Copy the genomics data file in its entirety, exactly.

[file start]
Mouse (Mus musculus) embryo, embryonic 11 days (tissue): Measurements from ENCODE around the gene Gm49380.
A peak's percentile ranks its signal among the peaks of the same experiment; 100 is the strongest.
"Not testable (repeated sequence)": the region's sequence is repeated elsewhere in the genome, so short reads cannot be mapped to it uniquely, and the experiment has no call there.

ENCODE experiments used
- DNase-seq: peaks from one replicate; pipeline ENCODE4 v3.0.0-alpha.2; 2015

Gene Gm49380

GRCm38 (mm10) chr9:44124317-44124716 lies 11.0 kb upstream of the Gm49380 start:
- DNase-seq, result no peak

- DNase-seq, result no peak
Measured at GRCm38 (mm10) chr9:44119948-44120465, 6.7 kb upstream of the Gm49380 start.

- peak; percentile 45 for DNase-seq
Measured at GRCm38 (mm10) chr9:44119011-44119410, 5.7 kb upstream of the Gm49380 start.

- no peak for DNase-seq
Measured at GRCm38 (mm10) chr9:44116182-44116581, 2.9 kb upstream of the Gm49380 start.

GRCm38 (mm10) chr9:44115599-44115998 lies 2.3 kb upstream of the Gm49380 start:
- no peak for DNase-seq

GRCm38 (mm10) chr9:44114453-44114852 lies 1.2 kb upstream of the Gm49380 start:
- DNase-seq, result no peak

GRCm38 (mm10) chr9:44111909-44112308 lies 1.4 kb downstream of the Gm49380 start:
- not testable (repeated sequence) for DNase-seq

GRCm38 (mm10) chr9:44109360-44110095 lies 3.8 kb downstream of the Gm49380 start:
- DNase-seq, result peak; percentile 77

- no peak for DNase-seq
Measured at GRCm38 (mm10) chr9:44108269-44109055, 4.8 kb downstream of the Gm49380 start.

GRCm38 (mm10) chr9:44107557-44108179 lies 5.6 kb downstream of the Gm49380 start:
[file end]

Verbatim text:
Mouse (Mus musculus) embryo, embryonic 11 days (tissue): Measurements from ENCODE around the gene Gm49380.
A peak's percentile ranks its signal among the peaks of the same experiment; 100 is the strongest.
"Not testable (repeated sequence)": the region's sequence is repeated elsewhere in the genome, so short reads cannot be mapped to it uniquely, and the experiment has no call there.

ENCODE experiments used
- DNase-seq: peaks from one replicate; pipeline ENCODE4 v3.0.0-alpha.2; 2015

Gene Gm49380

GRCm38 (mm10) chr9:44124317-44124716 lies 11.0 kb upstream of the Gm49380 start:
- DNase-seq, result no peak

- DNase-seq, result no peak
Measured at GRCm38 (mm10) chr9:44119948-44120465, 6.7 kb upstream of the Gm49380 start.

- peak; percentile 45 for DNase-seq
Measured at GRCm38 (mm10) chr9:44119011-44119410, 5.7 kb upstream of the Gm49380 start.

- no peak for DNase-seq
Measured at GRCm38 (mm10) chr9:44116182-44116581, 2.9 kb upstream of the Gm49380 start.

GRCm38 (mm10) chr9:44115599-44115998 lies 2.3 kb upstream of the Gm49380 start:
- no peak for DNase-seq

GRCm38 (mm10) chr9:44114453-44114852 lies 1.2 kb upstream of the Gm49380 start:
- DNase-seq, result no peak

GRCm38 (mm10) chr9:44111909-44112308 lies 1.4 kb downstream of the Gm49380 start:
- not testable (repeated sequence) for DNase-seq

GRCm38 (mm10) chr9:44109360-44110095 lies 3.8 kb downstream of the Gm49380 start:
- DNase-seq, result peak; percentile 77

- no peak for DNase-seq
Measured at GRCm38 (mm10) chr9:44108269-44109055, 4.8 kb downstream of the Gm49380 start.

GRCm38 (mm10) chr9:44107557-44108179 lies 5.6 kb downstream of the Gm49380 start: